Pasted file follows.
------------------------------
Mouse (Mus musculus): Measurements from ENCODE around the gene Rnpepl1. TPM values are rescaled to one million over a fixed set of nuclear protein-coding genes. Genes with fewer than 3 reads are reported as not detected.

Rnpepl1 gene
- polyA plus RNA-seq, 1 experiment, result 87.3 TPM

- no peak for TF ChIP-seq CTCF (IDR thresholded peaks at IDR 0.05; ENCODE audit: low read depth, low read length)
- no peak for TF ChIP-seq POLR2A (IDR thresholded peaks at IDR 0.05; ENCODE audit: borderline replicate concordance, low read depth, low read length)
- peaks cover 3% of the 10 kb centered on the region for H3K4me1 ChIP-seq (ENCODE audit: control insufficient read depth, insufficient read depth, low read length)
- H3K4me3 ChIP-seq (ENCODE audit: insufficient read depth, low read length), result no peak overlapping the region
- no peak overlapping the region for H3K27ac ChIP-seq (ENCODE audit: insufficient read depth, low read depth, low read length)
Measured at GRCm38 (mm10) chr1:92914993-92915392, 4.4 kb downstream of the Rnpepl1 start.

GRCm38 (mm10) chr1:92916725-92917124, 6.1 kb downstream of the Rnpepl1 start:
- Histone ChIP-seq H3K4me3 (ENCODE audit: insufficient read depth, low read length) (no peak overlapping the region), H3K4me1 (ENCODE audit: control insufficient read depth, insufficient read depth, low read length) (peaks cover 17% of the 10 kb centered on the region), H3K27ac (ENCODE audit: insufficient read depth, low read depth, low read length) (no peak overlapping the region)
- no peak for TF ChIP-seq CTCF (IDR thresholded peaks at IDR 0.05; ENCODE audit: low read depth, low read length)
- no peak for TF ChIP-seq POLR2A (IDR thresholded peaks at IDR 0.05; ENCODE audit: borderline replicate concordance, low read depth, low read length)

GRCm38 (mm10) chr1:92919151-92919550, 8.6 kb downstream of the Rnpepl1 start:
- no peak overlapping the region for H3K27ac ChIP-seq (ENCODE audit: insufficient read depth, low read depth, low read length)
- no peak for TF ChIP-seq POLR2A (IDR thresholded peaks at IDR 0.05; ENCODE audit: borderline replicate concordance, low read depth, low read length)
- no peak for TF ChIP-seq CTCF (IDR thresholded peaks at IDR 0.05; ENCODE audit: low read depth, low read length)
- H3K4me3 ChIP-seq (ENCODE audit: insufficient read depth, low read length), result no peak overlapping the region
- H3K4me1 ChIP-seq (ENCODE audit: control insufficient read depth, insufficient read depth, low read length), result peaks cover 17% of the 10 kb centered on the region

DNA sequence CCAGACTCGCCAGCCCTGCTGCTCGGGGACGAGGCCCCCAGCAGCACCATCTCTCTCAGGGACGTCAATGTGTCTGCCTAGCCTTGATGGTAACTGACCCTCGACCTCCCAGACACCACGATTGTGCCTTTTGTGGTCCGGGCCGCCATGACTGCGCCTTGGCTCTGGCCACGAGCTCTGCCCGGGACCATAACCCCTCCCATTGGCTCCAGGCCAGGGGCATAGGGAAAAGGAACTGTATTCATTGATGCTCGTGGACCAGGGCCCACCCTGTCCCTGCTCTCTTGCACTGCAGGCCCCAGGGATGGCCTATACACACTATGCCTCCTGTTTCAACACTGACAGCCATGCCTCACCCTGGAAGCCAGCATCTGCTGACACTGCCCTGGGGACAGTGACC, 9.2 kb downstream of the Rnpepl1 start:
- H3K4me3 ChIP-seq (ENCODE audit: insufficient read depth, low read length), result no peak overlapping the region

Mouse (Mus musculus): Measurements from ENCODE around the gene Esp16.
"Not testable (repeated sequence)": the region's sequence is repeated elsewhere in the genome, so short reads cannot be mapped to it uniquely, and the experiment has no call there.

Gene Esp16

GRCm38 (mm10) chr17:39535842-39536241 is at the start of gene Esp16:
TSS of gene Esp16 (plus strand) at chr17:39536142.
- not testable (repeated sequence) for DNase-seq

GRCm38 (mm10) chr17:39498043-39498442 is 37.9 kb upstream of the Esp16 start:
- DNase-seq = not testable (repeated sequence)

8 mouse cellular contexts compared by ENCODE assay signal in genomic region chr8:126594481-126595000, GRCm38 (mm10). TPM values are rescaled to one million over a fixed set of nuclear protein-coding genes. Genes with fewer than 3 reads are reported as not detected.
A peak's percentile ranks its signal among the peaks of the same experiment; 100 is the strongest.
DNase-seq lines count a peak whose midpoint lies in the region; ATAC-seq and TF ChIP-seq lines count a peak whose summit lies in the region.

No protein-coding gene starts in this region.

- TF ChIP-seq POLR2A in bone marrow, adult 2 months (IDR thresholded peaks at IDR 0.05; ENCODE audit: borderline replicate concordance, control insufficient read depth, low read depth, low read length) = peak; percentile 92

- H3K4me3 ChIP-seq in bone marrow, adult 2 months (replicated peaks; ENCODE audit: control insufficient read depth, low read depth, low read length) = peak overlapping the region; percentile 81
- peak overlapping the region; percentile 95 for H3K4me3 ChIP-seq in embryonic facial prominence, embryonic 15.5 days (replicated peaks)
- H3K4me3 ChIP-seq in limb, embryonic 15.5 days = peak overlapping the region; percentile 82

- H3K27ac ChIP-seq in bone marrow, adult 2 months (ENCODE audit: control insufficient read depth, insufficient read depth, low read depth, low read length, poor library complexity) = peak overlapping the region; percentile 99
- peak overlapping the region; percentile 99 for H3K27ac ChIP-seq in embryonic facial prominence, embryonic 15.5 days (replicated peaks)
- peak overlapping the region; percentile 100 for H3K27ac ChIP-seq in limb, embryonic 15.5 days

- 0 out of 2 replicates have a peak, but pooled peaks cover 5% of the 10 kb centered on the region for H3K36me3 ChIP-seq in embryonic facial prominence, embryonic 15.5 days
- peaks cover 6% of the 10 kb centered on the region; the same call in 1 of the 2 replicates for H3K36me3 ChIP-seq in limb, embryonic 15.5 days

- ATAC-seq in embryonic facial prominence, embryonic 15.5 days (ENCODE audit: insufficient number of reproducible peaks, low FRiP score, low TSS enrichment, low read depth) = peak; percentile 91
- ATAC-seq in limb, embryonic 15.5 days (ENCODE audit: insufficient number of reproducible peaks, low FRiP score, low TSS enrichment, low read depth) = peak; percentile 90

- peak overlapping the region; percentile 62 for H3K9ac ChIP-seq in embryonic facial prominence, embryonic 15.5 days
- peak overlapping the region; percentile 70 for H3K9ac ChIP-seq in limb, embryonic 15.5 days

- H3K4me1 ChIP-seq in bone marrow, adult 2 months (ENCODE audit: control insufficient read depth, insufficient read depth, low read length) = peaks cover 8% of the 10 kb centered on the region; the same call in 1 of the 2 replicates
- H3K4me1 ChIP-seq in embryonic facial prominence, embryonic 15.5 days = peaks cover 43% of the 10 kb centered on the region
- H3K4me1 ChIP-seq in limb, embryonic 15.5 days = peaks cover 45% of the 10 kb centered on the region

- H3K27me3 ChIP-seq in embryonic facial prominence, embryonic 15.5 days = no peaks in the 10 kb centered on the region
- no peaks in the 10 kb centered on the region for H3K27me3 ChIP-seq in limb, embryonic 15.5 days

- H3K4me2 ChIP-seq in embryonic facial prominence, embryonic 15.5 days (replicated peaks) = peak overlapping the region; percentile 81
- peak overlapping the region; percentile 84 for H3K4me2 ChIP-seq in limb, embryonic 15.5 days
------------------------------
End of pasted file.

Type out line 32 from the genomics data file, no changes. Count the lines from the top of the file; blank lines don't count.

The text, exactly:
DNase-seq lines count a peak whose midpoint lies in the region; ATAC-seq and TF ChIP-seq lines count a peak whose summit lies in the region.